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10 Vim Commands for a Better Workflow

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Vim is an essential tool at Hashrocket. It lets us share a common workspace with anybody, onsite or remote. Despite its unassuming veneer, Vim is a very powerful text editor. Small investments in learning slowly compound into a fast and joyful programming experience.

Here are ten Vim commands worth exploring.

The Setup

To follow along, you'll need Vim installed. Head over to the Vim download page for more information. Most Unix-based systems come with Vim; check to see if you have it by running:

vim -u NONE

This loads Vim without any plugins or custom settings. We don't need them, because we'll be looking at standard Vim commands only. Embrace the minimalism!


One useful command is :file. This sends the file name, cursor position, and file status to the Vim status bar:

"vim_blog_post.md" 200 lines --0%--

Aliases include CTRL-G, :f, and :fi.


Mastering buffers is an essential part of a good Vim workflow. The :buffers command is your starting point. As I type this, mine looks like this:

  1 %a + "vim_blog_post.md"             line 40
  5 #h   "show_tell.txt"                line 5

Aliases include :files and :ls.


One area Vim seems to lag behind more fully-featured editors is file navigation. The command CTRL-^ is one of many tools that can help.

CTRL-^ switches to the alternate file in your buffer. This is useful when you want to toggle between two related files, such as an unit test and its related model.


If you want to save your file as a new file in Vim, you might try writing it with :w {filename}. This sort of works, but your buffer is still the original file. You'll need to open the new file to proceed.

There is a better way: the :saveas command. :saveas {file} saves the current buffer as {file} and sets the current buffer to {file}. It's the 'save as' you've always wanted. Add a bang (!) to overwrite an existing file.

Aliased as :sav.


The day is ending and you want to save a work-in-progress commit. Wouldn't it be nice to write every buffer with one command?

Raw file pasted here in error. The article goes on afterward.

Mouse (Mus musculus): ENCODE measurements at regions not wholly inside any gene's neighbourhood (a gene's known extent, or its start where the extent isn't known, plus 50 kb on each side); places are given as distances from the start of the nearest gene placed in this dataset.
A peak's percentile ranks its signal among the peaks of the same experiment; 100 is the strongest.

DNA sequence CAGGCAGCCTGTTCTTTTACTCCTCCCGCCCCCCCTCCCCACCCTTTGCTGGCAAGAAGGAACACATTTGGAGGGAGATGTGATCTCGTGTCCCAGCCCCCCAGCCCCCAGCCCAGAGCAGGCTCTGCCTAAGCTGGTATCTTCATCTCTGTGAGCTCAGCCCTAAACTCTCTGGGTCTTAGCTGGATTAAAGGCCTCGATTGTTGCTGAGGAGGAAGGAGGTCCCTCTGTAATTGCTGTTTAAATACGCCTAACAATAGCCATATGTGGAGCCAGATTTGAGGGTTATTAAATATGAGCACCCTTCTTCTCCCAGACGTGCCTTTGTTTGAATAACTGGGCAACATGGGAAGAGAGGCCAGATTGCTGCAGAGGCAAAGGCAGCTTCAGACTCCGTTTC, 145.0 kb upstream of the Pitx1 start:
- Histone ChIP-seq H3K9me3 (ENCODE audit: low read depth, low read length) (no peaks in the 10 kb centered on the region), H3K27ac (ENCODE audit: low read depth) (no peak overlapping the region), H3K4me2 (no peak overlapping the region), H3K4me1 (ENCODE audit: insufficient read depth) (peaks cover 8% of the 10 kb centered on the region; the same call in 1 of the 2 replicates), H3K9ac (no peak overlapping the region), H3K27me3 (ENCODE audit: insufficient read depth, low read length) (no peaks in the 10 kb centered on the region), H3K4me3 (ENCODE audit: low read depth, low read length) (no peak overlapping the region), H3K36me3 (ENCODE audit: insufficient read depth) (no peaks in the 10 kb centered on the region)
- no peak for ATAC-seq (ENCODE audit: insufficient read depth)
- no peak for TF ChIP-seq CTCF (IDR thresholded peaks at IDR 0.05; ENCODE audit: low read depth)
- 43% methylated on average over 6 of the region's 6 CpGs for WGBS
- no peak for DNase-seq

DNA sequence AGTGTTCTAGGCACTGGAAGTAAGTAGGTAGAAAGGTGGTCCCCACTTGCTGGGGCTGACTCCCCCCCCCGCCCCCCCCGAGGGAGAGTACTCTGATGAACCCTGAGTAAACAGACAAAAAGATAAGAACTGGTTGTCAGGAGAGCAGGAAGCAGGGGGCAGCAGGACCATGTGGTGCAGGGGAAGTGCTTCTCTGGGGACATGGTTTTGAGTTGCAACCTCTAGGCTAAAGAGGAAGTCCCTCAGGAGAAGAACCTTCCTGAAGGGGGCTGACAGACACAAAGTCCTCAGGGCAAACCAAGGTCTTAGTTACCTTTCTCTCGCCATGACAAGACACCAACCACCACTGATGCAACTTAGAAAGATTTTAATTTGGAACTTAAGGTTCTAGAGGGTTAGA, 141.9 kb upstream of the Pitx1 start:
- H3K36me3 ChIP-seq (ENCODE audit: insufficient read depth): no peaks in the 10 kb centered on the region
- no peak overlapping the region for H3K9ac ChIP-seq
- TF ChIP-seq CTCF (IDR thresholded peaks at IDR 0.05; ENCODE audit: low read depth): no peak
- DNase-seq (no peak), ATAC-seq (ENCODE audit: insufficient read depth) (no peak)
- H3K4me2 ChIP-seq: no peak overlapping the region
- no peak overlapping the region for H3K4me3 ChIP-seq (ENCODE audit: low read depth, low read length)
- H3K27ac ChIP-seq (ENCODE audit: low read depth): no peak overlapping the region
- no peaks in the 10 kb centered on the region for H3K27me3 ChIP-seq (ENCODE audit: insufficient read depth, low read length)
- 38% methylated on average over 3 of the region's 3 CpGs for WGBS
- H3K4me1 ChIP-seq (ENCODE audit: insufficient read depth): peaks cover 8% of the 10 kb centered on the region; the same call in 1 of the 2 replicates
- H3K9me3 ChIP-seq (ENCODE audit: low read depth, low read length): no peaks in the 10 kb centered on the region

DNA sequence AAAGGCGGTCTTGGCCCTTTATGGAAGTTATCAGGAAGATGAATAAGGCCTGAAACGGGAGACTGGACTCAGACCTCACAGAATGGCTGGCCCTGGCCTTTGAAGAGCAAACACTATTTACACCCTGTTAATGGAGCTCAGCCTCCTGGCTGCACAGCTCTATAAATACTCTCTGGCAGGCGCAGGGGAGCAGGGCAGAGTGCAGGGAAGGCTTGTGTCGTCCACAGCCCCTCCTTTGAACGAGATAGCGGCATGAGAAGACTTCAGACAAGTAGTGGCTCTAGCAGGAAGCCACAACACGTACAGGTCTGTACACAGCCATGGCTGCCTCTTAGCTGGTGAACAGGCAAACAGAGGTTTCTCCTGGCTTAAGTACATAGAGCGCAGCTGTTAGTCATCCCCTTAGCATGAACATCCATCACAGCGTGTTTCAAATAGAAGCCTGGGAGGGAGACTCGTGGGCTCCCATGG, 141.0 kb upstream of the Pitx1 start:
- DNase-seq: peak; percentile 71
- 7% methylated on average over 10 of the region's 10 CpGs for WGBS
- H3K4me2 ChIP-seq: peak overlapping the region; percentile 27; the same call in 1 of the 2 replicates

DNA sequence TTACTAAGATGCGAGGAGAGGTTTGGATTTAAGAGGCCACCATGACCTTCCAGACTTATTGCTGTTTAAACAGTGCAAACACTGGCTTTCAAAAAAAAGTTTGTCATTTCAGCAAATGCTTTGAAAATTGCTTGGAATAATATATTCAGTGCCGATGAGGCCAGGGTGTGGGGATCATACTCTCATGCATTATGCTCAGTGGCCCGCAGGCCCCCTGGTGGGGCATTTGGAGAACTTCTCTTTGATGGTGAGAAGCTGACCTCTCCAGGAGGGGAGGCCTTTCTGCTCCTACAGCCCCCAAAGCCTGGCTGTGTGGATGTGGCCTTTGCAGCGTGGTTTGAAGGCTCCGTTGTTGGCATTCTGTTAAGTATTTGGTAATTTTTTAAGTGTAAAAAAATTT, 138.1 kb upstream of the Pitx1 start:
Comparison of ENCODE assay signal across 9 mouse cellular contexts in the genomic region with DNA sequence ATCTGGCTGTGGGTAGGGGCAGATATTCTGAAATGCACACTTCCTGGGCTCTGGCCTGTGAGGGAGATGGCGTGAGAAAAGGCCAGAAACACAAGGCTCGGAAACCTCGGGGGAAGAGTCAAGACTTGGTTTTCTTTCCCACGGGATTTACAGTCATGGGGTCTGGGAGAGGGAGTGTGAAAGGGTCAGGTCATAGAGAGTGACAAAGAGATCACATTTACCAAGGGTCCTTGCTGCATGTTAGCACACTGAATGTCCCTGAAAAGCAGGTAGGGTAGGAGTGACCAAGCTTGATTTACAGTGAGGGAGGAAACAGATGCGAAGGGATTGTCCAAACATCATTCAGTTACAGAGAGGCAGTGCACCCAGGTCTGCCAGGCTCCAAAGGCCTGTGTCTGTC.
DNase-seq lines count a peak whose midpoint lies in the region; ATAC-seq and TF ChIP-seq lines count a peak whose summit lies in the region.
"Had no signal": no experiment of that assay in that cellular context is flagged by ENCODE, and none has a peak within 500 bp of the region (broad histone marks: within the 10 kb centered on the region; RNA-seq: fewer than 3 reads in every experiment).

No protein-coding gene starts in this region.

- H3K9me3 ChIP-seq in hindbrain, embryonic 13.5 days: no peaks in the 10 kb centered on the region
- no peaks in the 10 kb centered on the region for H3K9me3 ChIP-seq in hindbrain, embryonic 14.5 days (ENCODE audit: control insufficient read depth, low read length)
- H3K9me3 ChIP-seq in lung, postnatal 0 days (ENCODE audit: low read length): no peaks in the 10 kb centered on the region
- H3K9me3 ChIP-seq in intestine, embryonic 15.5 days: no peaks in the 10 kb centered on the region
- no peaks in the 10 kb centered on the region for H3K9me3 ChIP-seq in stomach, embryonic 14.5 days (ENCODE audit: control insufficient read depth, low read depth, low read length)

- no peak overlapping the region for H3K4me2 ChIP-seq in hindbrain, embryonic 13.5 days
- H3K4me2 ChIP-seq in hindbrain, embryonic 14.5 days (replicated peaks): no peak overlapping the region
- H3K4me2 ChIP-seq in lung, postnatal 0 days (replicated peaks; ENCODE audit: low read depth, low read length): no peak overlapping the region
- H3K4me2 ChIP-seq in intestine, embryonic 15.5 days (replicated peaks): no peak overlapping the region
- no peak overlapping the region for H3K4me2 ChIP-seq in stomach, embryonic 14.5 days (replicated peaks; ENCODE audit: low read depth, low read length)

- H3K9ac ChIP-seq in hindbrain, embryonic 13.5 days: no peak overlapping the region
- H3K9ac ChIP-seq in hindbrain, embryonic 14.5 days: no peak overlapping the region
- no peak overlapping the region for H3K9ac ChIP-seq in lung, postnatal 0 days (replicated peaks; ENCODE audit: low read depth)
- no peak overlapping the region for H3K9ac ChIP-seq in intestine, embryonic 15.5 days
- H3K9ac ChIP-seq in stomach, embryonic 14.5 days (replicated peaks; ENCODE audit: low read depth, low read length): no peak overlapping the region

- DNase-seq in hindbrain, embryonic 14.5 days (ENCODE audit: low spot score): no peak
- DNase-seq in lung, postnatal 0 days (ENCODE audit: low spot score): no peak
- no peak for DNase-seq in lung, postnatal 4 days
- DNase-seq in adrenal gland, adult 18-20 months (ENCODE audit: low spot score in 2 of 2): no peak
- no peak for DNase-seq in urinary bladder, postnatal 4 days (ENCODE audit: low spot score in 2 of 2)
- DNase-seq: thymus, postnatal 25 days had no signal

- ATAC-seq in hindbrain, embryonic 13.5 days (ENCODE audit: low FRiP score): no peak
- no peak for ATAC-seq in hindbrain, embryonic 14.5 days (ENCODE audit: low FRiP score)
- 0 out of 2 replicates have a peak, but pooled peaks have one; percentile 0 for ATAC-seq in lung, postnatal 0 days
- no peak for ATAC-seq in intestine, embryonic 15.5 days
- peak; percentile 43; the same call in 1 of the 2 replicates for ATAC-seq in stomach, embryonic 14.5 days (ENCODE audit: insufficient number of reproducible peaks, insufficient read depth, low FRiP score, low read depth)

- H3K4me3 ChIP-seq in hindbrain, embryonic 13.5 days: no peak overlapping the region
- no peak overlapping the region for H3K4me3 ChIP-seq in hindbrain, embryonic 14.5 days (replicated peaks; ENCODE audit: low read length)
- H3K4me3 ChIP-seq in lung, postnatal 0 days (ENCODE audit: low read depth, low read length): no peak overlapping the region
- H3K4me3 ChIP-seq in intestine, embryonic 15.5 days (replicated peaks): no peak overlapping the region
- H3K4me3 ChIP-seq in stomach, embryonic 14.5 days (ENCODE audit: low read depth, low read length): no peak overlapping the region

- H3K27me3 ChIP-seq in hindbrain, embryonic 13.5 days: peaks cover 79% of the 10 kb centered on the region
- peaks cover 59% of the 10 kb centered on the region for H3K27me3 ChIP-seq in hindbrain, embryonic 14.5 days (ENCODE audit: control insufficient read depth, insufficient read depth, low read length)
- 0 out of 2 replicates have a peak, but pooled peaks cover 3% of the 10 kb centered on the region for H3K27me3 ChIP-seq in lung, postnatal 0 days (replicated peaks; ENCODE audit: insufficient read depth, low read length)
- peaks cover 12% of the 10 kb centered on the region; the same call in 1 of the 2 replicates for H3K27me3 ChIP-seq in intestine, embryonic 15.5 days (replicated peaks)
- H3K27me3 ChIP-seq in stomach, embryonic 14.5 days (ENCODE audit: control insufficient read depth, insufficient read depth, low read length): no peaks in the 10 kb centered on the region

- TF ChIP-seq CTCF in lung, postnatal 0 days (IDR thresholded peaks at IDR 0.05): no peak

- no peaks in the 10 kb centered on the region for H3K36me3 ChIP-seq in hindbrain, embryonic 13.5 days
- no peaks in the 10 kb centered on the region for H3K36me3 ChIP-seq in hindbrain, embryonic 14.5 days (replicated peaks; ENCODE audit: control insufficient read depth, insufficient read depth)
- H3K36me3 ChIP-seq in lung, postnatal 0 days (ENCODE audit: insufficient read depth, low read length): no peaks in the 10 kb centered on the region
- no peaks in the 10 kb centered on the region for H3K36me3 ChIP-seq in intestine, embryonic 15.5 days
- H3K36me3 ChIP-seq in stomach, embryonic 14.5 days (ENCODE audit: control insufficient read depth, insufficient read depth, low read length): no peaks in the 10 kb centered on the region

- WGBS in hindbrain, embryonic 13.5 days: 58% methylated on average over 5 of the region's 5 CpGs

The :wall ('write all') command writes all changed buffers. The output will only show your current buffer as having saved, but it writes them all. Add a bang (!) to also execute on readonly files.

Aliases include :wa and :wa!.


The :ball ('buffer all') command opens a window for each buffer. This is helpful if you are switching back and forth between a handful of files and need to see them all at once.

If you prefer tabs, try :tab ball. Aliases include :ba, :sba, and :sball.


ZZ and ZQ are the same as :wq and :q!, but require fewer keystrokes. Again, small improvements that compound over time.


The :! command is very useful in Vim, allowing you to shell out to programs like psql or rake.

A variant of this is :.!, which forwards the output of your external command to the current window and line (hence the .).

Here are a few examples:

# Paste my current directory
:.! pwd

# Paste a calendar
:.! cal 
   February 2015
Su Mo Tu We Th Fr Sa
 1  2  3  4  5  6  7
 8  9 10 11 12 13 14
15 16 17 18 19 20 21
22 23 24 25 26 27 28

# Share what else I'm working on
:.! ls | grep blog

The practical applications are limited only by your imagination.


Another awesome command is K. Type this while the cursor is over any Unix-based command, and you will be taken straight to that command's manual page!

g CTRL-g

Once you get past the austerity, Vim is a great platform for writing prose.

One tool you'll need when writing prose is a word count. Vim has many possible solutions; perhaps the simplest is g CTRL-g. Here's the output when I ran that command on this blog post:

Col 1 of 0; Line 111 of 155; Word 748 of 993; Byte 4218 of 5501

Tons of useful information. Step aside, Microsoft Word!


As you can see, Vim is powerful without any customization. Explore its depths, and Vim will repay you with a faster and more joyful programming experience.

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